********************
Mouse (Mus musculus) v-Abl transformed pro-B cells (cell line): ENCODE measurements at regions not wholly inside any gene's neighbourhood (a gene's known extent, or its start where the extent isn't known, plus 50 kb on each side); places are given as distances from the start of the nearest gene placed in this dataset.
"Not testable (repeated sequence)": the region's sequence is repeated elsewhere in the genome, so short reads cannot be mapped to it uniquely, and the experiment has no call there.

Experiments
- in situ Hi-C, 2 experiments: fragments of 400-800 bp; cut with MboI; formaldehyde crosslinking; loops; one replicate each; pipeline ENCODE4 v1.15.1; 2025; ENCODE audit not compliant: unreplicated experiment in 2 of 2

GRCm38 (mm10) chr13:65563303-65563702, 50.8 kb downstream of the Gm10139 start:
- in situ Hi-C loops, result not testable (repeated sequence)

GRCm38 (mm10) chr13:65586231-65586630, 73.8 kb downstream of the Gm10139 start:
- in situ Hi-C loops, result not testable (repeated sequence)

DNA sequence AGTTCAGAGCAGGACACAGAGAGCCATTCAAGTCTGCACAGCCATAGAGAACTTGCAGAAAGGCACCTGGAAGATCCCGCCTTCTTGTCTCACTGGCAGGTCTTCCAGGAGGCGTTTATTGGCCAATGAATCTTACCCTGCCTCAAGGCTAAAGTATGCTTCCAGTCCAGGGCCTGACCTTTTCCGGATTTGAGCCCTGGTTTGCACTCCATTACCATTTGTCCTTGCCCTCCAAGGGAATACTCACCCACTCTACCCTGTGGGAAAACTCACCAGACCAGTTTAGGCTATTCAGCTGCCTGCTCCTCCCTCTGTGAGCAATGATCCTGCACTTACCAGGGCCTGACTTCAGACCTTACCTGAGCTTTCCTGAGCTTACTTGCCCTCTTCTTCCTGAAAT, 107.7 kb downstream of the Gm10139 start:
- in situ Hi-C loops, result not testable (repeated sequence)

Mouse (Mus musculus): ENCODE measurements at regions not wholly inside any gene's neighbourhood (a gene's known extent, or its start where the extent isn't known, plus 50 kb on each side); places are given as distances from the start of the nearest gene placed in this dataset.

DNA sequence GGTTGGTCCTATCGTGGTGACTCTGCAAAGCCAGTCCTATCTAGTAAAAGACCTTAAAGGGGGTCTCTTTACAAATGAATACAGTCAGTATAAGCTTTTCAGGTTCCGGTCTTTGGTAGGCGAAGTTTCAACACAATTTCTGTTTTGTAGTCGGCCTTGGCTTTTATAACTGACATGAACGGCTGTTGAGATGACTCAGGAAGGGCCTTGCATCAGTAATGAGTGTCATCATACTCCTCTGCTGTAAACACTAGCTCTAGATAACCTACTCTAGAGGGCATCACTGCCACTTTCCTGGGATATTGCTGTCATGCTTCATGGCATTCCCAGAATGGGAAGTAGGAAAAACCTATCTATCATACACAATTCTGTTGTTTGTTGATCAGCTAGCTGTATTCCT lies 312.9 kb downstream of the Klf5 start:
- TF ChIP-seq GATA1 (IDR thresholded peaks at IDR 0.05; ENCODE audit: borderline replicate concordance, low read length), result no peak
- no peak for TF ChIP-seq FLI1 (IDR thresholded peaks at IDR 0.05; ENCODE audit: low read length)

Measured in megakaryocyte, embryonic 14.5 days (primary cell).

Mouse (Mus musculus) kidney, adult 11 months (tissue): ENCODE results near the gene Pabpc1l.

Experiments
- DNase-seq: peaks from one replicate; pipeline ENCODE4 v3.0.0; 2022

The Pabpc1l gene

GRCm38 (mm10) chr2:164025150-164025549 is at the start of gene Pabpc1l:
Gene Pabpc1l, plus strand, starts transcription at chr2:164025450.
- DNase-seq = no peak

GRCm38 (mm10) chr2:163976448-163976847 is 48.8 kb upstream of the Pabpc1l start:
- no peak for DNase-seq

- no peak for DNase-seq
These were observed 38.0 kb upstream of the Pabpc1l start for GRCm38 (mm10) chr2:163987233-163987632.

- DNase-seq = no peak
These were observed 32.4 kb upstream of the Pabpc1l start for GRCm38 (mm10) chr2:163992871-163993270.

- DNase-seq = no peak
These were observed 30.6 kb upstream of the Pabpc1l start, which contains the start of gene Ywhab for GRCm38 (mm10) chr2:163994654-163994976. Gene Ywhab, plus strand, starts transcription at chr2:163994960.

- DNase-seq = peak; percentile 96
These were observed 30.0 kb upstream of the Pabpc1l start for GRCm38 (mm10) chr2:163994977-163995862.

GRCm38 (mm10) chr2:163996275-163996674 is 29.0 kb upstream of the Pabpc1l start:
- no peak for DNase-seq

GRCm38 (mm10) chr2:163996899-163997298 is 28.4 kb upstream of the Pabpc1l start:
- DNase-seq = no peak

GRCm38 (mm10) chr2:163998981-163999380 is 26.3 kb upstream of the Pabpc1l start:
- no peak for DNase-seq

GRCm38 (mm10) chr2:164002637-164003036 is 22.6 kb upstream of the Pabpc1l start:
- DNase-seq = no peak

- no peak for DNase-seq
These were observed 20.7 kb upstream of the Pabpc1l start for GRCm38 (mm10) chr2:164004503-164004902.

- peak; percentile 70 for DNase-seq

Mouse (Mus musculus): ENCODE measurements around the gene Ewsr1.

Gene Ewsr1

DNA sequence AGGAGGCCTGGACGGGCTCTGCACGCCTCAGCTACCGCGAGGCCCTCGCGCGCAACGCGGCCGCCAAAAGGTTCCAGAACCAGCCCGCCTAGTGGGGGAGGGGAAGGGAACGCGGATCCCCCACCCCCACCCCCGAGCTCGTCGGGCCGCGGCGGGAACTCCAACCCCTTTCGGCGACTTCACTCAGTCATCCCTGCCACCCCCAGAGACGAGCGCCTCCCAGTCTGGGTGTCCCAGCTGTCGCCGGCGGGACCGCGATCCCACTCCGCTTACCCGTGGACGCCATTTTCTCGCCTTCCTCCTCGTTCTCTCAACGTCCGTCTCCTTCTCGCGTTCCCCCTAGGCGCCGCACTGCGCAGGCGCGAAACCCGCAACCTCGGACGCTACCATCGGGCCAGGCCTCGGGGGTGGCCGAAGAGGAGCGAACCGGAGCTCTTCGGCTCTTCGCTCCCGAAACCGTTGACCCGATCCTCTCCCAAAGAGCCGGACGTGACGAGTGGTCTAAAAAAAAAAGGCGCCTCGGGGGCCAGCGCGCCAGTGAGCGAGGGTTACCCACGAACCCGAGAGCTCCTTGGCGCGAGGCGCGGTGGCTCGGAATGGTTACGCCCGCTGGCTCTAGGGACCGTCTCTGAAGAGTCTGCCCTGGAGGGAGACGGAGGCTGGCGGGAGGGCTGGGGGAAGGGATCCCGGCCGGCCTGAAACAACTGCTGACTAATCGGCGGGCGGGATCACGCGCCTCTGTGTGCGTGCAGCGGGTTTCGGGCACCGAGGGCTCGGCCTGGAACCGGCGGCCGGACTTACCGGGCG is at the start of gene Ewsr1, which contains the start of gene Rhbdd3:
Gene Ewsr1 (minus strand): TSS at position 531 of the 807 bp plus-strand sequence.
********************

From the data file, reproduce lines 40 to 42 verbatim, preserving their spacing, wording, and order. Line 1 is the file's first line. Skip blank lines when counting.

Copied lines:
- DNase-seq = no peak

- no peak for DNase-seq
These were observed 20.7 kb upstream of the Pabpc1l start for GRCm38 (mm10) chr2:164004503-164004902.